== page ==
What you need to know about the Avian Influenza Outbreak

ORONO — The current risk of spreading the most recent strain of highly pathogenic avian influenza (HPAI) remains high, according to the Maine Department of Agriculture, Conservation and Forestry.

An outbreak earlier this summer in a small, noncommercial group of backyard birds has led the department to recommend the cancellation or postponement of competitions, exhibitions, shows, swaps or other in-person events encouraging the gathering or comingling of domestic fowl or poultry.

In order to get some more information, The American spoke with Dr. Anne Lichtenwalner, a UMaine Extension veterinarian, associate professor and director of the UMaine veterinary diagnostic laboratory.

Can you give us some details on this strain of HPAI that has been detected in the state?

Highly pathogenic avian influenza (HPAI) was detected in a flock of Maine chickens during February 2022; it was confirmed to be HPAI via submitting samples to our regional National Animal Health Monitoring (NAHM) lab at Cornell, and the National Vet Services Lab (NVSL). My understanding is that the same strain of HPAI has been found here as was found both in our region, and in many areas of the U.S. and Canada this year (H5N1). You can get a really good idea of the general distribution in North America here [https://www.usgs.gov/centers/nwhc/science/distribution-highly-pathogenic-avian-influenza-north-america-20212022].

How does this outbreak compare to previous outbreaks?

Like other HPAI outbreaks internationally, it’s likely primarily due to migrating birds. Like the situation in the U.S. outbreak in 2015, it has affected a lot of commercial flocks, especially in the upper Midwest. In contrast to that outbreak, though, in 2022 we have just as many backyard farms affected as commercial farms. While I am not sure why this is the case, it’s notably different. I think backyard farmers thought they were immune somehow, but now it’s quite clear we are not immune, and need to take this seriously.

Is this a particularly concerning outbreak?

Yes, this is concerning (like every HPAI outbreak, no matter what country) primarily due to the loss of poultry. We have over 40 million poultry dead due to HPAI and eradication efforts for positive flocks. It’s also concerning since HPAI sometimes infects people (not so far in this outbreak, which is great news). Anything that causes loss of backyard poultry has a big effect since we love our small flocks here in Maine!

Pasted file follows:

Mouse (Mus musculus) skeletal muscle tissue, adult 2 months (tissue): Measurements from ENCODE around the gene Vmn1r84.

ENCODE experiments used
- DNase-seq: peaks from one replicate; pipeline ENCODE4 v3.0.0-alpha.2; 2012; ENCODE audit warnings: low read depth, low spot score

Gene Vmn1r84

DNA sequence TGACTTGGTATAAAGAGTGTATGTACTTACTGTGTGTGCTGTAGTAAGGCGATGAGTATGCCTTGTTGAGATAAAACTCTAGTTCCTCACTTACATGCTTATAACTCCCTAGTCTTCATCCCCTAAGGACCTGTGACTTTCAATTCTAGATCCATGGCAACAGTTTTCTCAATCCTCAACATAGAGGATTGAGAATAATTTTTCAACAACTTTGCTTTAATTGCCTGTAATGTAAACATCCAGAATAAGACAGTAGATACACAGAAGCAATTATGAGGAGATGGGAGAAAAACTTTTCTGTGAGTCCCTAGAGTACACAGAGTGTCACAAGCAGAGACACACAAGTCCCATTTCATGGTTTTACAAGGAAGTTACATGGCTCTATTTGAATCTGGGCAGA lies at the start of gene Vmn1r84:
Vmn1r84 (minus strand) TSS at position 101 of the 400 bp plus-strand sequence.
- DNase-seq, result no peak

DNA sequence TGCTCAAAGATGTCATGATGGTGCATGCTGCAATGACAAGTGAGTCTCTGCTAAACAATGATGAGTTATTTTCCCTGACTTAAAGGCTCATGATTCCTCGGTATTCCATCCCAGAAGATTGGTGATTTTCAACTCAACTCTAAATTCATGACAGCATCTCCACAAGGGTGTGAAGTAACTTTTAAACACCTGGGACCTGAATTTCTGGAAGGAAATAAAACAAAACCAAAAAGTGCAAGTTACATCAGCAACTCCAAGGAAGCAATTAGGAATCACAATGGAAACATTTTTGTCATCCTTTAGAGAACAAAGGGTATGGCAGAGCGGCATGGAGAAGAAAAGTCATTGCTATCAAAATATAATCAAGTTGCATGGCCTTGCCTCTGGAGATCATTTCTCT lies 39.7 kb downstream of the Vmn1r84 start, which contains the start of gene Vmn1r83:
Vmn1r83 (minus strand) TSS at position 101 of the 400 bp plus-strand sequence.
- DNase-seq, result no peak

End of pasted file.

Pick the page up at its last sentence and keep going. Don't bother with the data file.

Any increased risk in the Hancock County area that you know of?

I don’t think we have any positives in Hancock yet, and if people can work on keeping their poultry SEPARATE from wild birds, or places wild birds hang out, I hope we can keep it that way. Wild ducks and geese are considered to be the biggest risks for transmitting HPAI to our domestic birds, but any bird could potentially be a problem, so please keep your poultry protected.

What is most important for people to understand about an outbreak like this?

If there is one important point, it’s the concept of biosecurity. Just as we all kept a bit of distance from each other at the start of the COVID outbreak, we should keep distance between our poultry and wild birds (or areas where they hang out, like ponds and pastures). HPAI can survive for at least weeks in bird manure, and in water where ducks and geese have been.

For more info, please see my avian flu blog on our veterinary diagnostic lab website.

Also, owners, please know that if you see unusual patterns of loss in your birds, you can call the regional HPAI response team if avian flu seems likely (1-866-536-7593). If there are losses but you don’t suspect avian flu, our veterinary diagnostic lab can assist (207-581-3874). Use caution to avoid any transmission of viruses from dead or dying birds: if they are wild birds, notify your regional warden or IFW rather than trying to approach them. If your own birds are found dead, wear disposable gloves and a mask when bagging them for further testing; dispose of those gloves/mask securely, incinerate them if possible. This disease tends to be rapidly fatal in susceptible birds, but you should still please use caution in treating any sick birds to avoid exposing yourself or others to the virus.

Any final thoughts?

There was recently a reported detection of HPAI (confirmed by NVSL) in some dead harbor seals. This isn’t good news, but we will have to wait and see what it means. We also have losses of some wild seabirds. The impact of HPAI on wildlife will be substantial, but if weather and environment are favorable, those that survive may be relatively immune from later HPAI outbreaks. For our domestic birds, the best choice we have for now is to keep the virus away from them.

Zachary Lanning

Zachary Lanning

News reporter Zach Lanning covers news and features in the Ellsworth area. He comes to Ellsworth by way of New Jersey, which he hopes you don't hold against him. Email him at [email protected].

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